Leadership Rocks – But it Sure Ain’t Easy

If you own your own business, you’re probably a natural-born leader. Now that doesn’t mean that you show up every day in a new Tahari suit or Jimmy Choo shoes. Leadership can be messy, can lack glamour, and can get down and dirty at times. (So no matter what you’re wearing, keep a pair of beat up jeans in your desk for those roll-up-your-sleeves and dive in days.)


A leader is someone whom people choose to follow, and although leadership is an ability all of us are born with, many of us have to cultivate the ability in order to make it effective. Not everyone in charge is a leader, that’s just the reality of life. Sometimes entrepreneurs are amazing leaders; sometimes they aren’t. The inherent tension of leadership is the challenge of just doing things your way or soliciting and incorporating the suggestions of your top lieutenants. The price of leadership is high. You have to make the big decisions, take the big risks, put your neck on the chopping block, and guide people who may be difficult or uncooperative. Leaders also struggle with the inherent tension between their innate desire to lead and their fantasy of letting the reins go now and then. Heck, let’s admit it—some days it’s nice to just follow. However, the follower pays an equally high price, though it can be hard to see. Followers don’t have the benefit of seeing the big picture, they don’t see the business with the 360-degree view that leaders strive for. And that’s the most fascinating view in business.

Wherever you fit in your organization, think like a chief executive officer, because let’s face it: you are the leader of your life. Who are you going to lead in your own life? YOU. When you’re discouraged, you will “lead” that feeling in a more positive direction. When you’re feeling insecure, you will “lead” that emotion by listing all the things you’re secure about. Yes, leaders need followers. And that includes your ability to rise above and guide your negative emotions and thoughts into a more positive place. This is the only way to truly take 100 percent responsibility for your life.

Plenty of leadership opportunities come up every day of our lives, many at our jobs. For instance, imagine that you’re in charge of convincing your boss you deserve that promotion, or to manage a project or team, how about finding the right job or dealing professionally with difficult situations with colleagues. Most of all, you have to be 100% a leader and in charge of finding out who you are and rocking your career and life.  Rocking your career and life requires gaining emotional equity with others. This is how I see it:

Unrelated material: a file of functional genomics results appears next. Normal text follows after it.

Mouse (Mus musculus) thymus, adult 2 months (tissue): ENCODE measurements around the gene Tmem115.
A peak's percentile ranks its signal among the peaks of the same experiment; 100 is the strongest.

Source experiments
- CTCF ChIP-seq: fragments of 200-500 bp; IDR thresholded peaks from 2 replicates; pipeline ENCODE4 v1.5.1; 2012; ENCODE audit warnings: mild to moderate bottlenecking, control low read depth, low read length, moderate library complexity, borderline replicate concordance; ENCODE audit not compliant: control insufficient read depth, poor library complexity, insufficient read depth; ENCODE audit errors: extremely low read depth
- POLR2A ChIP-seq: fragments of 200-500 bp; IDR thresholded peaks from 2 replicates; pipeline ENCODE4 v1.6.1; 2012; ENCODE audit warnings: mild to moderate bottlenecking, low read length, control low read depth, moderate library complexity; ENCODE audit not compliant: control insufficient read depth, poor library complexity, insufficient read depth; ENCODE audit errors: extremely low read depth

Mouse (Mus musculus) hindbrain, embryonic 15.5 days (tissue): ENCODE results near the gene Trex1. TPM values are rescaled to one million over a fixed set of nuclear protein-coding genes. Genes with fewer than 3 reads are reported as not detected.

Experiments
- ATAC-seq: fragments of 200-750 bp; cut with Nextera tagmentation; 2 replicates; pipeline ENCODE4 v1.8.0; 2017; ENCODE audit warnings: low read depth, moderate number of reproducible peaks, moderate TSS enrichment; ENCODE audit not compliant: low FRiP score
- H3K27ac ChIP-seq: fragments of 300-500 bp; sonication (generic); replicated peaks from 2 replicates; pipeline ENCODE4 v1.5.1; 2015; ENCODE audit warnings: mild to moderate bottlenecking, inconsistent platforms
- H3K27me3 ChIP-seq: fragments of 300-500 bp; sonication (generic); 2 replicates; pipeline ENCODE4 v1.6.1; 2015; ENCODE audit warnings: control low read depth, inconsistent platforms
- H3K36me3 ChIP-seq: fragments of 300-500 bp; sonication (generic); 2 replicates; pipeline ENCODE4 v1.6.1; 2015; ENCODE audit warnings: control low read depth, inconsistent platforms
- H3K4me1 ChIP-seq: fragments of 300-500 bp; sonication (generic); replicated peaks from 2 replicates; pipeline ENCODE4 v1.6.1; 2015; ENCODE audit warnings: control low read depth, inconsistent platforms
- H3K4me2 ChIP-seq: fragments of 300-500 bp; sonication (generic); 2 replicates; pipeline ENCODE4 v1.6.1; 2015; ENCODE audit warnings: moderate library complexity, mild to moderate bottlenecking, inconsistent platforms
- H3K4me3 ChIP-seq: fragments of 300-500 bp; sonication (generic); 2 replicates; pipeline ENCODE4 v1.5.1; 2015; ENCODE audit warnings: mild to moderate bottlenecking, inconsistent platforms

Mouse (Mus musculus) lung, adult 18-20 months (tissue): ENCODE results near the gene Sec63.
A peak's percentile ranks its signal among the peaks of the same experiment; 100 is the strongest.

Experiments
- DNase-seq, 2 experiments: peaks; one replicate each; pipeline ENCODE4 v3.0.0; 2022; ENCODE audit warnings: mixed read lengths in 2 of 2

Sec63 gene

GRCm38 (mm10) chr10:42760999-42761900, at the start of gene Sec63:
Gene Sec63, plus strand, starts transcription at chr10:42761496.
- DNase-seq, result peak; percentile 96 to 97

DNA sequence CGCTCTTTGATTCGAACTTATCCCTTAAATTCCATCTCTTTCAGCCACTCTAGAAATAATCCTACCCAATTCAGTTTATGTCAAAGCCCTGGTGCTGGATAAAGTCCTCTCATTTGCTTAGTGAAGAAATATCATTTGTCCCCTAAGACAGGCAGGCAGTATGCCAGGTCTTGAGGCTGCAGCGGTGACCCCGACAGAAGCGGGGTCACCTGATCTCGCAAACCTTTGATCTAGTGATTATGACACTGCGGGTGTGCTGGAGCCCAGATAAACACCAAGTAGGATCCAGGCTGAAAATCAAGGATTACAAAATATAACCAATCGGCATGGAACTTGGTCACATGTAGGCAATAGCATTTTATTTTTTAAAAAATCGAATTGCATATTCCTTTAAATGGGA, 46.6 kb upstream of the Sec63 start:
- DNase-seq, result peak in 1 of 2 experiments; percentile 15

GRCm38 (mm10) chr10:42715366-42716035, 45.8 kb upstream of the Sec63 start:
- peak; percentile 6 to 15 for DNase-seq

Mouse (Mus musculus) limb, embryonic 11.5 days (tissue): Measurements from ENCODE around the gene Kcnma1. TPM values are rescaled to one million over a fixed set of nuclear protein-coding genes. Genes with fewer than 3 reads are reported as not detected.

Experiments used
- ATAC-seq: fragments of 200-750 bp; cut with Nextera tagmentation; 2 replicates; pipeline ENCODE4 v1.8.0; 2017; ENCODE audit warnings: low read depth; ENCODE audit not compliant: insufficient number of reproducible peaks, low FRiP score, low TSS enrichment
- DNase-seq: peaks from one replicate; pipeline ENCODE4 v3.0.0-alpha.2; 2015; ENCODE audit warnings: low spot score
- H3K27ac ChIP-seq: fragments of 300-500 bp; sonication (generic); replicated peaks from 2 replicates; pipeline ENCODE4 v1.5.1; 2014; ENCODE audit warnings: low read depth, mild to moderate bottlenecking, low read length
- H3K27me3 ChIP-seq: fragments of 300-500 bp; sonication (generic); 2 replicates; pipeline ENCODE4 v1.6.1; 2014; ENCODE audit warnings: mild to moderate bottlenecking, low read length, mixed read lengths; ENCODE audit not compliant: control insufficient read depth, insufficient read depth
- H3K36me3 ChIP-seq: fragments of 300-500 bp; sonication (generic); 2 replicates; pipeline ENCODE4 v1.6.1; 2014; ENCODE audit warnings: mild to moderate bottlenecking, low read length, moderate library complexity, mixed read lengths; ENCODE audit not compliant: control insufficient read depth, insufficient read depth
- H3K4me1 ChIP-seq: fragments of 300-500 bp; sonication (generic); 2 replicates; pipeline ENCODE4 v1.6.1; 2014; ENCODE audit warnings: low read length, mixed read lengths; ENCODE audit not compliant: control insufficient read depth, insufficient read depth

Energy = Equity

Equity = Access


Access = Influence

Putting energy into your relationships with people helps to build emotional equity (a personal bond), which results in people caring about one another and wanting to contribute to one another’s welfare. This degree of equity then increases access to a person’s time, information and contacts. Increased access enables one to boost their level of influence on situations and outcomes. Influence enables you to get things done. Every person that gets things done successfully understands the connection between energy, equity, access and influence.

I can’t tell you how often people tell me that they avoid the colleagues that they’ve labeled as difficult. Then they complain that they can’t get these people to help them get things done. Of course not! They have no emotional equity with them.  Instead of avoiding difficult people or scenarios, try taking a bold leadership role instead. Presenting clear objectives, expectations and roles is a sure way to create the outcomes that you will need down the road. 

Christine Comaford, Business Accelerator
CEO of Mighty Ventures, Inc.
NY Times Best Selling Author


About the author

New York Times bestselling author Christine Comaford is CEO of Mighty Ventures, an innovation accelerator which helps businesses to massively increase sales, product offerings, and company value. She has built and sold 5 of her own businesses with an average 700% return on investment, served as a board director or in-the-trenches advisor to 36 startups, and has invested in over 200 startups (including Google) as a venture capitalist or angel investor.